OnQ Blog

How Snapdragon and Honda are working to save lives with smartphones

2015年6月16日

Qualcomm products mentioned within this post are offered by Qualcomm Technologies, Inc. and/or its subsidiaries.

From finding the nearest place to refuel to ensuring we’re heading in the right direction, mobile devices have become a tremendous help on our journeys on the road. But the relationship between roadways and mobile devices isn’t always harmonious. It isn’t only distracted driving that makes this relationship rocky: pedestrian fatalities account for nearly 14% of total road fatalities according to the National Highway Traffic Safety Administration, and devices that monopolize the attention of pedestrians can contribute to that danger.

The question of pedestrian safety prompted Qualcomm Technologies to use its technology to find a solution: in cooperation with Honda R&D Americas, Qualcomm Technologies worked on an innovative solution to facilitate roadway safety by turning these natural opponents into teammates, using Dedicated Short Range Communications (DSRC) Vehicle-to-Pedestrian (V2P) technology. The resulting project, which uses smartphone- and car-based DSRC technology to make pedestrians and drivers aware of each others’ presence, won the companies the 2015 Research Design and Innovation award from the Intelligent Transportation Society of America.

We asked Xinzhou Wu, ‎Principal Engineer at Qualcomm Technologies, about the project, his experience with it, and what he sees from the potential of projects like it, both in challenging daunting social problems and how collaboration can activate innovation.

Q: Can you give us a brief overview of how this technology works, and how Qualcomm Snapdragon processors supports it?

XW: The technology uses communications to exchange position, velocity, and acceleration information between vehicles and pedestrians. Both vehicle and pedestrian can use that information to estimate the collision probability. We utilized the integrated connectivity solution in Snapdragon processors to enable direct communications with vehicles. We also implemented situationally aware capability and position/motion-based collision probability estimation in the Snapdragon processor. Put simply, when the technologies calculate that a driver and a pedestrian are on a collision course, notices are pushed to each other’s respective devices, prompting them to be aware of their surroundings and avoid an accident.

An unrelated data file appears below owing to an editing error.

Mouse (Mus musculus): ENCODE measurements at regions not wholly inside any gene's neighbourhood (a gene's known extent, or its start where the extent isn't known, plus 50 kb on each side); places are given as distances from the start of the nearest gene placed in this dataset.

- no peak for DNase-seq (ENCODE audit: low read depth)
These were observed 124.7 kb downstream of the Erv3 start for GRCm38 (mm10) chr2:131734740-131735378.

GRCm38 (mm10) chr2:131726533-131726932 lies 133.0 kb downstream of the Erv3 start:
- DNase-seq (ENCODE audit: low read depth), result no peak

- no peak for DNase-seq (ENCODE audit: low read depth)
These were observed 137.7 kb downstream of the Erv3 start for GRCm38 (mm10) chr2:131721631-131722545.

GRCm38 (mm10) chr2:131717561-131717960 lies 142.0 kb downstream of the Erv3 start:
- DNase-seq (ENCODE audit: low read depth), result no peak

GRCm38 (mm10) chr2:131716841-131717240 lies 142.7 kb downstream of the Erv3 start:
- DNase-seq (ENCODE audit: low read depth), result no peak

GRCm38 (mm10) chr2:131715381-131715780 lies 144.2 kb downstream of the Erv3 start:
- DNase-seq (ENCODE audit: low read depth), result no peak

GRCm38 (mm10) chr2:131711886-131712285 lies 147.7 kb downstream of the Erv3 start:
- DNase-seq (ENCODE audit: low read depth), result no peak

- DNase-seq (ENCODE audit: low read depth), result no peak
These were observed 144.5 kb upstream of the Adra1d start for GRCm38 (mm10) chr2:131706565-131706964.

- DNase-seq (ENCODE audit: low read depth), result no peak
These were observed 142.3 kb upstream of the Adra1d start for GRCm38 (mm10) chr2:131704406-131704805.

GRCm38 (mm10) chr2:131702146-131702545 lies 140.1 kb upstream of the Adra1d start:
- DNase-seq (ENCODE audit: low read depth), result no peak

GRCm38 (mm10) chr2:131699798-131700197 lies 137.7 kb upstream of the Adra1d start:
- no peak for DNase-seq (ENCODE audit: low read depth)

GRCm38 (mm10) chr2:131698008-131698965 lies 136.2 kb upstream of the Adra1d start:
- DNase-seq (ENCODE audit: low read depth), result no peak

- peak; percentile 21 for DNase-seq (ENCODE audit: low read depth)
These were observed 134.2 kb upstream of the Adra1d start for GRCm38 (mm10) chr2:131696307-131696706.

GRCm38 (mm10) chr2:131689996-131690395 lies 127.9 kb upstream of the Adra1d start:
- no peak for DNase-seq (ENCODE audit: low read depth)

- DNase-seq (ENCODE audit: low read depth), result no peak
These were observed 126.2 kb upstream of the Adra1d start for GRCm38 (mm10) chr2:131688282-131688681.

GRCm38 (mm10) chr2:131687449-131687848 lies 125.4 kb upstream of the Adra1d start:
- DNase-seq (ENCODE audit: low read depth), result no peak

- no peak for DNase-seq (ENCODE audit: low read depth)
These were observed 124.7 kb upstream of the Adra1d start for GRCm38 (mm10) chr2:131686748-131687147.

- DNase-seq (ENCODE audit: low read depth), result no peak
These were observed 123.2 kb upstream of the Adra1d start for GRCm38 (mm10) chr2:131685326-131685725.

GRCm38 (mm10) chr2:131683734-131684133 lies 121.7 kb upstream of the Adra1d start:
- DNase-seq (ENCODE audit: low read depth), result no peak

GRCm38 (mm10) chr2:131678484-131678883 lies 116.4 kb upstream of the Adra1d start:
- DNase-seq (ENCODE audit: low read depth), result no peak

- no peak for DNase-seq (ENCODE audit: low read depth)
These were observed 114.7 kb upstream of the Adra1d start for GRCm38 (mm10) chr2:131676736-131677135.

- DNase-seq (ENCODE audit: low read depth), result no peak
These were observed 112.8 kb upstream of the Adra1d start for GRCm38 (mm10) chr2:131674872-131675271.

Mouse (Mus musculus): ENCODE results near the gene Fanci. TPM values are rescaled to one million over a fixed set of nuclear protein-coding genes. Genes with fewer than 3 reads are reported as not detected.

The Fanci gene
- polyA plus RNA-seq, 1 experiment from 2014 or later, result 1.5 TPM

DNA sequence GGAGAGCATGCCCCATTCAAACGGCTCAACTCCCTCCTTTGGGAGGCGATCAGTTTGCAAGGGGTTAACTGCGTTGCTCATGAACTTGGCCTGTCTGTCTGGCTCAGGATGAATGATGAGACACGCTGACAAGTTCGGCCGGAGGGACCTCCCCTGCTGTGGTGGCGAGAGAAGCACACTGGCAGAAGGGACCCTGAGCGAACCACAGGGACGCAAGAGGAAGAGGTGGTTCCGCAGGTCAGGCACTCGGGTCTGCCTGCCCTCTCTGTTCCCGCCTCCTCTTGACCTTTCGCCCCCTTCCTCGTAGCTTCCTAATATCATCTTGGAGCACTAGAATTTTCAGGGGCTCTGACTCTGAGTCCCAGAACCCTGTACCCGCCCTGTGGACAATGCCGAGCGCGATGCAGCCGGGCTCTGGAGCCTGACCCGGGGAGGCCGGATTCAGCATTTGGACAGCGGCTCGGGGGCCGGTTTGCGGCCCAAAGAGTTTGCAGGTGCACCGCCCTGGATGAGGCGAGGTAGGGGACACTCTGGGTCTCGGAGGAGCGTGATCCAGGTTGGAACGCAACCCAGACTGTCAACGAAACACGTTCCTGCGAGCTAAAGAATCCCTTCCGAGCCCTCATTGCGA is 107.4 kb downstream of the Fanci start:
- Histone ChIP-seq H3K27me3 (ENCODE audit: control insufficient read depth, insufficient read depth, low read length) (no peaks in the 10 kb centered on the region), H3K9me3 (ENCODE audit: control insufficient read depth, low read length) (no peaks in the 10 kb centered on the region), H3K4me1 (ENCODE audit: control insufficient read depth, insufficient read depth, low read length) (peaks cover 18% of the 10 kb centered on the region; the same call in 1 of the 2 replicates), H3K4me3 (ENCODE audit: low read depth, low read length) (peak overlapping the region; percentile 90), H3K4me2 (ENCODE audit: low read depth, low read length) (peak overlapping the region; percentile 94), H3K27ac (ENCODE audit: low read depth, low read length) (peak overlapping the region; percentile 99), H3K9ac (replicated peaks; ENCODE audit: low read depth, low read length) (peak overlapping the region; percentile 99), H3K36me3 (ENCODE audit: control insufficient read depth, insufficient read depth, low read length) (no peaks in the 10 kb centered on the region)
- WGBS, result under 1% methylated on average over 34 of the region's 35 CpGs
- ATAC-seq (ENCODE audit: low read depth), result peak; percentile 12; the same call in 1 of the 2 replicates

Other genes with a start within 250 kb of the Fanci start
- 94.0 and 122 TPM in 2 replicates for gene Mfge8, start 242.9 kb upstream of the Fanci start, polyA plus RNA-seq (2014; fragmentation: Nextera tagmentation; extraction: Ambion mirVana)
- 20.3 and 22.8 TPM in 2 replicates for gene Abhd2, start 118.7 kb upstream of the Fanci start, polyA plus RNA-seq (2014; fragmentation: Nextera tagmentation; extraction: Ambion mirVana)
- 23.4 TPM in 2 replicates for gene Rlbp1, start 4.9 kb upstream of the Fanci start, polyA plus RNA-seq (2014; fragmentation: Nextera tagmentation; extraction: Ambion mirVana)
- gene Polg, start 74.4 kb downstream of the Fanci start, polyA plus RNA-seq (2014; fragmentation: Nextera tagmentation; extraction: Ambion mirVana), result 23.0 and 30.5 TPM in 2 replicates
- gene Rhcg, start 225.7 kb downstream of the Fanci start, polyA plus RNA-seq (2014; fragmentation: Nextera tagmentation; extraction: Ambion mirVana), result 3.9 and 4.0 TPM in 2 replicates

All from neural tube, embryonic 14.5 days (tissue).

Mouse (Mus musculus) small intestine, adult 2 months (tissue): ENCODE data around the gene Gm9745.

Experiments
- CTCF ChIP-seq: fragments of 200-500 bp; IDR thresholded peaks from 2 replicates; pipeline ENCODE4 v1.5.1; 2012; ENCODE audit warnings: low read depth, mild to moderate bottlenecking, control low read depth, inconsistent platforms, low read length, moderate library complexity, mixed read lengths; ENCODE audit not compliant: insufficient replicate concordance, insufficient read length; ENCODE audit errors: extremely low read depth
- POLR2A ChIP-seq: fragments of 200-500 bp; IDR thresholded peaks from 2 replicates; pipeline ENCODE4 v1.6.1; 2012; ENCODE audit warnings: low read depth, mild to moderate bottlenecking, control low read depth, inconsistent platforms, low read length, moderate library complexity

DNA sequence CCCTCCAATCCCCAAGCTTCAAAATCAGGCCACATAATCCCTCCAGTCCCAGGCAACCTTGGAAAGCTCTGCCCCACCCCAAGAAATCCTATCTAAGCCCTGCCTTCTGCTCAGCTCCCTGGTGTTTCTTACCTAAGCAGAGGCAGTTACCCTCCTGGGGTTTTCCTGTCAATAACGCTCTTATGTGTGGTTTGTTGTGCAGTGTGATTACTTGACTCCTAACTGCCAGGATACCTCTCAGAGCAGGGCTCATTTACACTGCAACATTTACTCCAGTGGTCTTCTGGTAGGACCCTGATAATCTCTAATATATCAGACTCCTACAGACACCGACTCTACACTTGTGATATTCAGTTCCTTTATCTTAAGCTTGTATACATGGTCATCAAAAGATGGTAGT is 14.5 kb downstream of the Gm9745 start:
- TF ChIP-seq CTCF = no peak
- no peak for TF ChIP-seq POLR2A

Q: What was the inspiration behind this challenge, and what made you confident that Snapdragon was uniquely positioned for it?

XW: First is the societal benefit of reducing pedestrian casualties caused by vehicle accidents. The second is to help vehicle-to-vehicle communication systems to be widely deployed as soon as possible, by providing vehicle-to-pedestrian communications, as smartphone penetration is already very high. Snapdragon processors are uniquely positioned for this, since the connectivity implementation is the only one that can be modified to support V2V communications at 5.9 GHz. And the Snapdragon based sensor algorithm implementation and processing power are natural fit for this task.

Q:  What’s the next project you would like to engage using V2V DSRC technology? Are there any applications it could have outside of the auto industry (say, aeronautics, space, shipping, or manufacturing)?

XW: Likely the V2V technology can be used for communications between robots. We have already started talking to our robotics team on how to move forward with this.

Q: Based on your understanding of the possibilities supported by Snapdragon processors, and your experience with an auto OEM in tackling a huge issue, what other massive social—or business—problems do you think could be addressed with a Snapdragon based solution, whether it be inside of or out of the auto-industry?

XW: For the auto industry, the biggest opportunity is ADAS [advanced driver assistance systems] and autonomous driving, and Snapdragon processors are well suited to tackle the tasks required for this.

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The Qualcomm Technologies and Honda collaboration demonstrates how Snapdragon processor V2X technology can be applied to go beyond meeting consumer needs in entertainment, telematics, and communications with infrastructure, to address important driver and pedestrian safety issues. DSRC V2P technology can be applied to make everyone’s commute safer.  

Qualcomm Snapdragon is a product of Qualcomm Technologies, Inc.